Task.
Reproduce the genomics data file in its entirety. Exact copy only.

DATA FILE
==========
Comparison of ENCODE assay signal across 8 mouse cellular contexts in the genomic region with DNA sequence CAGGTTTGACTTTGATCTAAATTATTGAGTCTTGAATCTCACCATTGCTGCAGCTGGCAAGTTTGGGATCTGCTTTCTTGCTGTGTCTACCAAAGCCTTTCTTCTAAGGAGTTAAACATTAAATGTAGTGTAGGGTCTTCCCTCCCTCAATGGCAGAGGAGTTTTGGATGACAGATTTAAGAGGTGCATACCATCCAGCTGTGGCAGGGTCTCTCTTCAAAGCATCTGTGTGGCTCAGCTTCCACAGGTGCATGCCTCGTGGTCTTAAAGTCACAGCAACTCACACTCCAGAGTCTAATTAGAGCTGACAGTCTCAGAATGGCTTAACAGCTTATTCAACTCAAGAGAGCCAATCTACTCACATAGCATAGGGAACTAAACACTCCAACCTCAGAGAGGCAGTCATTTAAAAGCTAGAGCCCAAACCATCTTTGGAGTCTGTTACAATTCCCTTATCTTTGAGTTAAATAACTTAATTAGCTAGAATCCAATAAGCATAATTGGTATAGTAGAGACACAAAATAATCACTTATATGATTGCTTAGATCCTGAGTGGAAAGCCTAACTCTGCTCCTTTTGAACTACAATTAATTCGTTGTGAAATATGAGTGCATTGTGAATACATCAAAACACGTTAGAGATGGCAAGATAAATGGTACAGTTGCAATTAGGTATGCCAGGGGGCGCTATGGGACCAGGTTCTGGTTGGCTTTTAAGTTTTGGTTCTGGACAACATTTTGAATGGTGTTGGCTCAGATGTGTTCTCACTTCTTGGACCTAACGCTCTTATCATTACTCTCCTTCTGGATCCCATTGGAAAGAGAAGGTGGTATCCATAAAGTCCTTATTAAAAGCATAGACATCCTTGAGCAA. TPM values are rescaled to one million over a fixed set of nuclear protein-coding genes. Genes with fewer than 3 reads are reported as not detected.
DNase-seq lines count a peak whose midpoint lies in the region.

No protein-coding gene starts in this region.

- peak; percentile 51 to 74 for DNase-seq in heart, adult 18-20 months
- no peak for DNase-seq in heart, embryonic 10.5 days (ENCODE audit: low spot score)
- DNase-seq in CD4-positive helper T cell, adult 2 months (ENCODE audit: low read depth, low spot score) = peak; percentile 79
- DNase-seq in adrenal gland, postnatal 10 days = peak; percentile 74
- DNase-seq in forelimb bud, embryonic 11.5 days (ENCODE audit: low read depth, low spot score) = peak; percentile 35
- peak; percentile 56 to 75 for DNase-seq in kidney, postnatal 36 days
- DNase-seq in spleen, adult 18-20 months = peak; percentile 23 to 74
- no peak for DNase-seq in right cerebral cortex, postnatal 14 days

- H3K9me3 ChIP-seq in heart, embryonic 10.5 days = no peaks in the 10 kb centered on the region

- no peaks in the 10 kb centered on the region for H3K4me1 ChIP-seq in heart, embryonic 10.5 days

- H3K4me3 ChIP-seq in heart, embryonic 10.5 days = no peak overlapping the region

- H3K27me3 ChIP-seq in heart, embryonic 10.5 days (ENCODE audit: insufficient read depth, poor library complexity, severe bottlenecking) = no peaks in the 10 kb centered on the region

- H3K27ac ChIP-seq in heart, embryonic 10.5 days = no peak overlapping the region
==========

Comparison of ENCODE assay signal across 8 mouse cellular contexts in the genomic region with DNA sequence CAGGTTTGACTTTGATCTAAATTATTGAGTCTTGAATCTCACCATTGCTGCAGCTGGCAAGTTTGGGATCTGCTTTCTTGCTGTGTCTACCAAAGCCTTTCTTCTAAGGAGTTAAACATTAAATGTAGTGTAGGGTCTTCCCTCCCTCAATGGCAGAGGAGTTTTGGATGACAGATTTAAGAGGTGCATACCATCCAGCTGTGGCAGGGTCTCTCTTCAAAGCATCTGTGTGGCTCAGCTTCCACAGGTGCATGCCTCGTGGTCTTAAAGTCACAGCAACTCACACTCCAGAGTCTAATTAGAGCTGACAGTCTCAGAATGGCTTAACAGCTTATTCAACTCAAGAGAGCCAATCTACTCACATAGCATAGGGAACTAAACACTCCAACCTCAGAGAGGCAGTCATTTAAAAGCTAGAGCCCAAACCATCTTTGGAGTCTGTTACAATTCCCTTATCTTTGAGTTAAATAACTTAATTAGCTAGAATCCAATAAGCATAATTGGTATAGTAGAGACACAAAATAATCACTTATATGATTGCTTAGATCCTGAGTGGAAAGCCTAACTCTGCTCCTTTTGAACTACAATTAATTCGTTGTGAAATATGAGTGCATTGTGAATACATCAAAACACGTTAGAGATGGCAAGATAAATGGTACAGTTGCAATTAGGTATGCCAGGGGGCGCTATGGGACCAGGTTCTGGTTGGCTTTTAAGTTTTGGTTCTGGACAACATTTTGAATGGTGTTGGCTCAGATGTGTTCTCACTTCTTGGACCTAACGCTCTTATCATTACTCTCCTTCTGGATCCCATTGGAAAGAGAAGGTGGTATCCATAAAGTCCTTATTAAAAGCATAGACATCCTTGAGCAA. TPM values are rescaled to one million over a fixed set of nuclear protein-coding genes. Genes with fewer than 3 reads are reported as not detected.
DNase-seq lines count a peak whose midpoint lies in the region.

No protein-coding gene starts in this region.

- peak; percentile 51 to 74 for DNase-seq in heart, adult 18-20 months
- no peak for DNase-seq in heart, embryonic 10.5 days (ENCODE audit: low spot score)
- DNase-seq in CD4-positive helper T cell, adult 2 months (ENCODE audit: low read depth, low spot score) = peak; percentile 79
- DNase-seq in adrenal gland, postnatal 10 days = peak; percentile 74
- DNase-seq in forelimb bud, embryonic 11.5 days (ENCODE audit: low read depth, low spot score) = peak; percentile 35
- peak; percentile 56 to 75 for DNase-seq in kidney, postnatal 36 days
- DNase-seq in spleen, adult 18-20 months = peak; percentile 23 to 74
- no peak for DNase-seq in right cerebral cortex, postnatal 14 days

- H3K9me3 ChIP-seq in heart, embryonic 10.5 days = no peaks in the 10 kb centered on the region

- no peaks in the 10 kb centered on the region for H3K4me1 ChIP-seq in heart, embryonic 10.5 days

- H3K4me3 ChIP-seq in heart, embryonic 10.5 days = no peak overlapping the region

- H3K27me3 ChIP-seq in heart, embryonic 10.5 days (ENCODE audit: insufficient read depth, poor library complexity, severe bottlenecking) = no peaks in the 10 kb centered on the region

- H3K27ac ChIP-seq in heart, embryonic 10.5 days = no peak overlapping the region